Meanwhile, an estimated twenty minutes into the film, we are introduced to Nora, portrayed by “Portrait of a Lady on Fire” star Noemie Merlant. She has just taken back control of her life. She has left home and decided to return to university to complete her law degree after many years away from the collegiate world. She is doe-eyed and giddy, “I can see the Seine from my place!” she says to over the phone.
Her peers are reprehensible (almost so much so that it feels unrealistic – are people at that age range still being bullied?), but she keeps her chin up. One night, inspired to make a statement at a party put on by the other students, she secures a chic blonde wig and some strappy, glittering clothes. This backfires in a way that is unexpected and bizarre, sending her on a path to self-discovery that she could never have seen coming.
“Paris, 13th District” is not as big as one might think, and the characters cross paths through career changes, family matters and sexual awakenings. The story is propelled along, moving through time in a semi-scattered and occasionally non-linear format, but by the end, Audiard ties a bow on the stories and gives us a decisive finale. It is good. We care about what happens to Emilie, Camille and Nora. With thoughtful composition, the black and white cinematography gives the film chiarascuro atmosphere. The acting is superb and the stories are engaging. But ultimately, as a film, it feels forgettable, and it feels like the type of content that would be better presented in a longer series format.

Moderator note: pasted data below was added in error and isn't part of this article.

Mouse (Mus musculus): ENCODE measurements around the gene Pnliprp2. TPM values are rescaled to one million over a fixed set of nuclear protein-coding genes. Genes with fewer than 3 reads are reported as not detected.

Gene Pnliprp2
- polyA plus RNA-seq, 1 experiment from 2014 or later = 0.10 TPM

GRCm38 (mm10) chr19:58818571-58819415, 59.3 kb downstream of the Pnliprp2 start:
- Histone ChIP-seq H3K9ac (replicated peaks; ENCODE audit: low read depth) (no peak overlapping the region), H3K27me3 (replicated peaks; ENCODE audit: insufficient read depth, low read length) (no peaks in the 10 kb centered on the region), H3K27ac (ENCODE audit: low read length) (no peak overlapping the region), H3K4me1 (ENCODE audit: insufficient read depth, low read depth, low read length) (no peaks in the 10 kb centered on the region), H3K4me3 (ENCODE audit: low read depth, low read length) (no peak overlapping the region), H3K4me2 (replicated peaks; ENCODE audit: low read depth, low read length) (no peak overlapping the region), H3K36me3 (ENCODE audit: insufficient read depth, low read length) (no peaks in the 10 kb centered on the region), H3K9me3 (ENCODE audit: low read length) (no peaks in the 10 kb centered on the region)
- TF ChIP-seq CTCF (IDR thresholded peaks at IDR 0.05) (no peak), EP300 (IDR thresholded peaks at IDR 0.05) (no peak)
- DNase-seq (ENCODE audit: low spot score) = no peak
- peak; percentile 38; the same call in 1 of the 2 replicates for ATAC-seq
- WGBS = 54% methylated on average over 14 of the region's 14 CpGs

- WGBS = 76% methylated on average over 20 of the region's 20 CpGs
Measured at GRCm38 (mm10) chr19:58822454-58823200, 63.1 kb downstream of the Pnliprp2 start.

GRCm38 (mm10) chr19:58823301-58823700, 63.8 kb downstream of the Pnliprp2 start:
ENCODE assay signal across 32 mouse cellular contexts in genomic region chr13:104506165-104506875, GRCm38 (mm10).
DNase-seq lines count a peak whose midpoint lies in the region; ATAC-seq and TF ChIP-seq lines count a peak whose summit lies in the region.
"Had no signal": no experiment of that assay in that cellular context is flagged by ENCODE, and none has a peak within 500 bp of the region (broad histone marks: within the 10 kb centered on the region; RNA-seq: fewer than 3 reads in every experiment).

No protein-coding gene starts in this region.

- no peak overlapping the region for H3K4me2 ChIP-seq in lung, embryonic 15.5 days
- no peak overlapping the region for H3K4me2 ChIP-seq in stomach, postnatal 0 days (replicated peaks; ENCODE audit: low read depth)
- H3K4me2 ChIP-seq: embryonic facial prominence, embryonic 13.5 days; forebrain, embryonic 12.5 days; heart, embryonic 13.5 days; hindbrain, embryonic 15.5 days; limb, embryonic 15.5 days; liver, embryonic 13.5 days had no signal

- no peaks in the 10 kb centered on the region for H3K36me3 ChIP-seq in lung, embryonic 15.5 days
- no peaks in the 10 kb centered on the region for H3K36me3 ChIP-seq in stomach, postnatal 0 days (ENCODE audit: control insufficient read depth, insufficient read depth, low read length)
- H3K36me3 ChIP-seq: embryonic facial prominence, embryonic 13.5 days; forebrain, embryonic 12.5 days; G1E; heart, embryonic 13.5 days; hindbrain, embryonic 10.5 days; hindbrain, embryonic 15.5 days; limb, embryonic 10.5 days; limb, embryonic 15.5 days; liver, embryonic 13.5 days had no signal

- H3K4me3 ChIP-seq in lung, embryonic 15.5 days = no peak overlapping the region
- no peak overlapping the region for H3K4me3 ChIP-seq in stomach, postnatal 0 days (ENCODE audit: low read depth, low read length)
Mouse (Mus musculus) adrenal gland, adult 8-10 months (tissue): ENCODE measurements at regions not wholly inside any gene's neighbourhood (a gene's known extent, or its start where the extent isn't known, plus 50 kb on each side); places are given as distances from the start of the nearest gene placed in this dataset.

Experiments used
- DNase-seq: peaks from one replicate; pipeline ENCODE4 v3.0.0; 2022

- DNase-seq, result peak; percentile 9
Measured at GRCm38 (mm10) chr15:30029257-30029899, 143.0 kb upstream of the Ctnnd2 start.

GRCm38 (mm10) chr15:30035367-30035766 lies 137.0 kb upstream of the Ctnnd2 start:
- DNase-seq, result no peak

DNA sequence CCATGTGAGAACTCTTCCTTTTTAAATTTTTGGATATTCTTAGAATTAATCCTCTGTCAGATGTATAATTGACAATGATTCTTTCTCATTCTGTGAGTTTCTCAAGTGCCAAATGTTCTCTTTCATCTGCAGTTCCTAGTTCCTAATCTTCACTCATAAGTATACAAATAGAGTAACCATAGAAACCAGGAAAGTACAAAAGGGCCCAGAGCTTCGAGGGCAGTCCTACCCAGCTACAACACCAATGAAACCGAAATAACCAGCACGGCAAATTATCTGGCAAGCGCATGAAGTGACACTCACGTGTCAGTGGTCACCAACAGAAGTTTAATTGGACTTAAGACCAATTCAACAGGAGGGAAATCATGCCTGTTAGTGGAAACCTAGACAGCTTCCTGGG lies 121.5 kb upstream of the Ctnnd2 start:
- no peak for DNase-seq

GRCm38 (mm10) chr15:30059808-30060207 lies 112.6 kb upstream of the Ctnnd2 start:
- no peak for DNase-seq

Screener #7: “David Byrne’s American Utopia” (2021) directed by Spike Lee.
Cinema de le Plage screening (Cinema screened outdoors on the beach). Spike Lee presented the screening, encouraged viewers to “not be afraid to dance” and then ended up joining the crowd on the beach. Next thing you know, everyone was jumping around chanting “Same as it ever was! Same as it ever was!”*
There was an incredible segment honoring victims of police brutality, who in 2020 became faces of the Black Lives Matter movement, which was presented through a Janelle Monae cover (“Hell You Talmbout” released in 2015) which she had performed at the 2016 Women’s March. It is such a powerful moment. And one that did not have to be included. But Byrne chooses conviction (as he has time and time again throughout his career) and refuses to perform an unaffected set during a very “affected” time.
David Byrne is eternally entertaining, with the most incredible, uninhibited and unusual dance moves of all time. Utilizing a talented band, with wireless instruments to allow for absolute movement, and minimal stage decor (as he explained, to keep the focus on the what we care about the most: humans), the entire experience of watching this (especially in a crowded setting which I highly recommend) is just so much fun. Throw a party and put it on!
*from the Talking Heads song “Once in a Lifetime”
And there you have it for the Cannes 2021 roundup, brought to you by IngloriousBaguettes! What a pleasure it has been.
For more first-hand reviews from festival goers, check out my friends at Soundas Media (p.s. I make an appearance as “Bamm Bamm”) and coming soon… Bubbly! (Will update with link when launched.)
Also, please check out this interview with my friend Mladen Velimirović, who represented his brilliant father, filmmaker Zdravko Velimirović, whose 1961 Yugoslavian masterpiece, “The Fourteenth Day” was restored for the Cannes Film Festival this year. Be on the lookout for it during the festival circuit the rest of the year!